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Japan Post Bank will scrap its cashless payment card service due to major security flaws and launch a new service around spring 2022, its President Norito Ikeda said Friday.

Ikeda also announced that he will voluntarily return 10% of his monthly pay for three months to take responsibility for fraudulent transfers of customer deposits using the service, known as mijica.

“We apologize to our customers for causing inconvenience and trouble as we failed to conduct customer-oriented operations, including those related to compensation payment,” he said.

To take responsibility, four other executives of the Japan Post Holdings Co. unit will also return part of their remuneration.

Until the launch of the new service, the bank will offer the mijica service with available card functions that have proven to be safe, including its use as a debit card.

In addition, it will resume customers’ money transfers to Merpay and Line Pay on Wednesday. It will also enable money transfers to other partnered payment service systems, such as Docomo Koza by NTT Docomo Inc., in stages.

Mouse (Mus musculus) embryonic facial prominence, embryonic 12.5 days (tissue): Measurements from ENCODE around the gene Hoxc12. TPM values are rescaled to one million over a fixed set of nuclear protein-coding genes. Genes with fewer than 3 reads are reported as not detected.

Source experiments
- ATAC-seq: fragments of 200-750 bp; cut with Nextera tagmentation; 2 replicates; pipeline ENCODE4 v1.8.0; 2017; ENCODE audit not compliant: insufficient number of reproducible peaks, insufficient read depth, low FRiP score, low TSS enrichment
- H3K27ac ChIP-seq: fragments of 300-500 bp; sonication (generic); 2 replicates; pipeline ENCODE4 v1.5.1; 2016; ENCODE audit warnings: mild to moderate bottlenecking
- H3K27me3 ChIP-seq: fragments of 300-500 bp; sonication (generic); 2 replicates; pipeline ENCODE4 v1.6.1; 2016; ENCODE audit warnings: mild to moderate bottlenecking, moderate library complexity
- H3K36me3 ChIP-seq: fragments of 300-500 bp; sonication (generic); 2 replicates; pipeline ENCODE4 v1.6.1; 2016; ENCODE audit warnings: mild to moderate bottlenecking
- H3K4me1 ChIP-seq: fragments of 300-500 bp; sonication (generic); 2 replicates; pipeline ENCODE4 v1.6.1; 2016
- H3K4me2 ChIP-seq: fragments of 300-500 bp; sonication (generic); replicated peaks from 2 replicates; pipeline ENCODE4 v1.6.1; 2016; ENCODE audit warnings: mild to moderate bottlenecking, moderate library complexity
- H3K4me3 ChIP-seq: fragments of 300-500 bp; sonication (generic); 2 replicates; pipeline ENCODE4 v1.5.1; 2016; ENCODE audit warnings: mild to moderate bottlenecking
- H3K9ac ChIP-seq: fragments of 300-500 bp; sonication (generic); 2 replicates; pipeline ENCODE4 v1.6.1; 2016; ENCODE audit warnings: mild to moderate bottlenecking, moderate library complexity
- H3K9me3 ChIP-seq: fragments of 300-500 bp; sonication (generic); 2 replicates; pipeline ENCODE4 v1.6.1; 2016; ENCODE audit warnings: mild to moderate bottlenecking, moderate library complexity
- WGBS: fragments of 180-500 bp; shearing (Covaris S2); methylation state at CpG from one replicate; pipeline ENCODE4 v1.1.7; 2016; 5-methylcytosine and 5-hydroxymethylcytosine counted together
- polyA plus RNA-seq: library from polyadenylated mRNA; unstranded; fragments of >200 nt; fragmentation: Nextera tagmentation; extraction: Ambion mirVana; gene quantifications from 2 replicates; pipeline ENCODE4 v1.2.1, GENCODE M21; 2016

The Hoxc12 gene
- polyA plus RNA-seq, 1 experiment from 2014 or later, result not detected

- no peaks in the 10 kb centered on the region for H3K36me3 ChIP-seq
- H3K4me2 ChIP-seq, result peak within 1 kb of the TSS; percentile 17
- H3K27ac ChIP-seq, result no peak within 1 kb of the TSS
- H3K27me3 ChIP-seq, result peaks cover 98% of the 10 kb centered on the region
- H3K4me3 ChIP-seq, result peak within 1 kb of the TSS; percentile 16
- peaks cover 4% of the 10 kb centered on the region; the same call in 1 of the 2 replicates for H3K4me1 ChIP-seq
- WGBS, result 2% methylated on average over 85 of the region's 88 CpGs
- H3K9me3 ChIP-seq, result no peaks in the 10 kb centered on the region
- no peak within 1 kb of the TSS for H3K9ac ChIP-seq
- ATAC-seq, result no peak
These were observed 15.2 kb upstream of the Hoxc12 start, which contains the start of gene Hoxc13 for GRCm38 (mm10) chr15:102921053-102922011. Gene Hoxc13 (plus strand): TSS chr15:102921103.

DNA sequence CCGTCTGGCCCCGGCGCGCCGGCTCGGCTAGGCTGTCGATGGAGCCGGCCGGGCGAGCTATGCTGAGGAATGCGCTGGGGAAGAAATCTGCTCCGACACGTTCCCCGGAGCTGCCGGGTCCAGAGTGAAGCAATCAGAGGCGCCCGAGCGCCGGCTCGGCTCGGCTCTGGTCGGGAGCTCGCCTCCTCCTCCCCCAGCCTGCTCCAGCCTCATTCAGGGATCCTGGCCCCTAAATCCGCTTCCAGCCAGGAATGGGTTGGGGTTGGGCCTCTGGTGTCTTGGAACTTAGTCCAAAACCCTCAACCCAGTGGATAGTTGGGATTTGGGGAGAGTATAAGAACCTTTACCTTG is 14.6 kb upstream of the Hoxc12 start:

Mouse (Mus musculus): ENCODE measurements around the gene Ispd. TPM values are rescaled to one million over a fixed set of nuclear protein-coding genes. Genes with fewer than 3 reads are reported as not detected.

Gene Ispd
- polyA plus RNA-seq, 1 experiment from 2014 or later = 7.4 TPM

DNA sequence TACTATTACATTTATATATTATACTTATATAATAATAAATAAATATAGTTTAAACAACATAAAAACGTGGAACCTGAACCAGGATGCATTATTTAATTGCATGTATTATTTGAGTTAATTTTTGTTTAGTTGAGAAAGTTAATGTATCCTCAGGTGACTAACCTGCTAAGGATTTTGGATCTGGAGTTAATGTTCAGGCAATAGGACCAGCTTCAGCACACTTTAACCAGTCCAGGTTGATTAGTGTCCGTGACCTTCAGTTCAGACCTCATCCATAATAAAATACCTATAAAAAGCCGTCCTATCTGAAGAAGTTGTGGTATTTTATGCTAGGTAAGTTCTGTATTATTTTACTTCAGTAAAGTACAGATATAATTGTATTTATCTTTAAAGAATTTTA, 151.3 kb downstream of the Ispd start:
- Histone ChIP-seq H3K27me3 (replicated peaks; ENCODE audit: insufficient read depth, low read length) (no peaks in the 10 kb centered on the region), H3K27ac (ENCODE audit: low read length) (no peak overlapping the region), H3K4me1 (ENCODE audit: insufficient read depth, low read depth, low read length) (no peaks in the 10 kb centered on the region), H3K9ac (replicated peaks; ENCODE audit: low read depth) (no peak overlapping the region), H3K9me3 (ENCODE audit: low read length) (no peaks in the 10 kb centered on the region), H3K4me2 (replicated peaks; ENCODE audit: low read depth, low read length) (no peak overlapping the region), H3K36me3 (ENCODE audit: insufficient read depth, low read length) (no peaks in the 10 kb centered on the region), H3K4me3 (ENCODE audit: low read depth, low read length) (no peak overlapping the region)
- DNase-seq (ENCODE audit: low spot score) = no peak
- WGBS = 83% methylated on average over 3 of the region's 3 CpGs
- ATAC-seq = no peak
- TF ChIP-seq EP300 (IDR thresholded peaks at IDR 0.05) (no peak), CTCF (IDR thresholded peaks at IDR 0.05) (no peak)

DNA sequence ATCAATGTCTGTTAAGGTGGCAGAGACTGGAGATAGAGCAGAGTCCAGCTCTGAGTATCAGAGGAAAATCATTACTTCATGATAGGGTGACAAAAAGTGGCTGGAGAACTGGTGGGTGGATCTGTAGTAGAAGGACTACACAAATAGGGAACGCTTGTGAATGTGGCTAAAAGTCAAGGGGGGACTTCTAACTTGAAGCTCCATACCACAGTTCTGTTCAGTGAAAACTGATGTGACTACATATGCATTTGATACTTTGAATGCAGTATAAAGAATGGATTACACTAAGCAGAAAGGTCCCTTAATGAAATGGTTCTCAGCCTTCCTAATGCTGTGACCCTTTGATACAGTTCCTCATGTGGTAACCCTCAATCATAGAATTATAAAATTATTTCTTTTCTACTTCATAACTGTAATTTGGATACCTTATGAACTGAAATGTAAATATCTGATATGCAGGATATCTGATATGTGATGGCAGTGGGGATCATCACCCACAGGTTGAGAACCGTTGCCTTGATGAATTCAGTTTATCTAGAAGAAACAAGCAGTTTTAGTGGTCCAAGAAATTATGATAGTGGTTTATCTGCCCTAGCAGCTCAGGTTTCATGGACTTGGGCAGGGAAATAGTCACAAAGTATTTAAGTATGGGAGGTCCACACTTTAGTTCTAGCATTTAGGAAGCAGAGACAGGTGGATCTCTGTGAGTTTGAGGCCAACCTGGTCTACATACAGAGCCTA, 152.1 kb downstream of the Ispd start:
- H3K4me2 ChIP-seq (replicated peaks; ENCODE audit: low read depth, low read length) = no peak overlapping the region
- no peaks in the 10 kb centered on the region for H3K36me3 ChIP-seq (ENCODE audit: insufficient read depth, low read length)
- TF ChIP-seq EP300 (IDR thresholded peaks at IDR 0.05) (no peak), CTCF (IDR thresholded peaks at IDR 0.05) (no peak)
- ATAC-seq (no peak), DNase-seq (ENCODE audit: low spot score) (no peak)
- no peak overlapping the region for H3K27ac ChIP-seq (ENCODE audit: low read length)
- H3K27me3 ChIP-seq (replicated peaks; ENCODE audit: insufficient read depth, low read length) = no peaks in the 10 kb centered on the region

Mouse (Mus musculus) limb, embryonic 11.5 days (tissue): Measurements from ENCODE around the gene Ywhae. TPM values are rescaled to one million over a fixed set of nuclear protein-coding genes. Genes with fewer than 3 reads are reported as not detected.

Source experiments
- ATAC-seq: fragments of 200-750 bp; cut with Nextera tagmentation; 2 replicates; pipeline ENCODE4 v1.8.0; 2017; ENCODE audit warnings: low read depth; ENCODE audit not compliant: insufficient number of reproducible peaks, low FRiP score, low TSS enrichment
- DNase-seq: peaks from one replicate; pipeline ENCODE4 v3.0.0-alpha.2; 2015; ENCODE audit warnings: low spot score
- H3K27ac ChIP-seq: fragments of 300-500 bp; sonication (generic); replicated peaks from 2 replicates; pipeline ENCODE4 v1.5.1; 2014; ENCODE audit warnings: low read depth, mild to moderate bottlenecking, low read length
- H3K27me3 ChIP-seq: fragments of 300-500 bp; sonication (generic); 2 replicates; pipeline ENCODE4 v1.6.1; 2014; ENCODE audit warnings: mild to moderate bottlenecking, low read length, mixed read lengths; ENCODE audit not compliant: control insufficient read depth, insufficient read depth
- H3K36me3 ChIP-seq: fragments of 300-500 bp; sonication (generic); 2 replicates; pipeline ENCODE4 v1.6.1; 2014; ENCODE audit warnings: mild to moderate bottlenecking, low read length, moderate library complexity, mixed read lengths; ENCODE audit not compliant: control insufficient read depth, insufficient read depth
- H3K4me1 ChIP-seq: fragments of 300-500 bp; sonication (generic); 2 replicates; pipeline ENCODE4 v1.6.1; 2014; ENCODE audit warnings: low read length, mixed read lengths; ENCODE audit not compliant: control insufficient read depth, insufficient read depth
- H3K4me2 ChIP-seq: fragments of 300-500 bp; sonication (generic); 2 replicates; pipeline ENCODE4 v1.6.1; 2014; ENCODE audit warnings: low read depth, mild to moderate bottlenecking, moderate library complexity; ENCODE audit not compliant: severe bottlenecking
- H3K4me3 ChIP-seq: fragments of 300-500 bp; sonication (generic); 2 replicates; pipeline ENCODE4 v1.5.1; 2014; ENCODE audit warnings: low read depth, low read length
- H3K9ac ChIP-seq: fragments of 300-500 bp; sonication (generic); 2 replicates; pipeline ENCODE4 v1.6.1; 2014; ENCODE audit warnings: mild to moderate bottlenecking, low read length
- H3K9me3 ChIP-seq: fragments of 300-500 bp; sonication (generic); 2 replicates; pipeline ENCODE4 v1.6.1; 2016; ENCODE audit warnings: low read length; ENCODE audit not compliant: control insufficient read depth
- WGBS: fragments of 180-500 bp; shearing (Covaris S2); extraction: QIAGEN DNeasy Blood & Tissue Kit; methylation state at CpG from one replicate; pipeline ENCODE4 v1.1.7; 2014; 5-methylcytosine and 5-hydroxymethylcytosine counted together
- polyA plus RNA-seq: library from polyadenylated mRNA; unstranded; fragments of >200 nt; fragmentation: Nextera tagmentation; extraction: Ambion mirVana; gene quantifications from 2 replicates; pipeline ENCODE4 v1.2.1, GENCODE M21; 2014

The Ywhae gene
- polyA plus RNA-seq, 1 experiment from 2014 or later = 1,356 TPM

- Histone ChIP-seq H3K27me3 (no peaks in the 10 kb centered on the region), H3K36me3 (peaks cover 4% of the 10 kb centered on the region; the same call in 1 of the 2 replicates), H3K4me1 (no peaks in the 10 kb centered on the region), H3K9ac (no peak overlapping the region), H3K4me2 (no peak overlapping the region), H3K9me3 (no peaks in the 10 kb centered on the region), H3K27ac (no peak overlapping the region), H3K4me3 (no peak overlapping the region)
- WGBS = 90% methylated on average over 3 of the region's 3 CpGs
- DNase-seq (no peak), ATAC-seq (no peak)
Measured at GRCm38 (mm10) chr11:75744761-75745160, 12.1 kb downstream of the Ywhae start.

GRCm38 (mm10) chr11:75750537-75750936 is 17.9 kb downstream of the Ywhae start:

The bank noticed the first fraudulent money transfer in summer 2017. It did not, however, start taking proper steps security measures or offer compensation until autumn 2019.

“I was informed of individual cases but I wasn’t able to grasp the whole picture,” Ikeda said.

Ikeda revealed plans to start building a one-stop system to receive complaints and inquiries this month and to strengthen its senior officials’ commitment to work to pay compensation and respond to complaints.

The bank had compensated for confirmed losses totaling ¥52.77 million across 230 cases as of Thursday.

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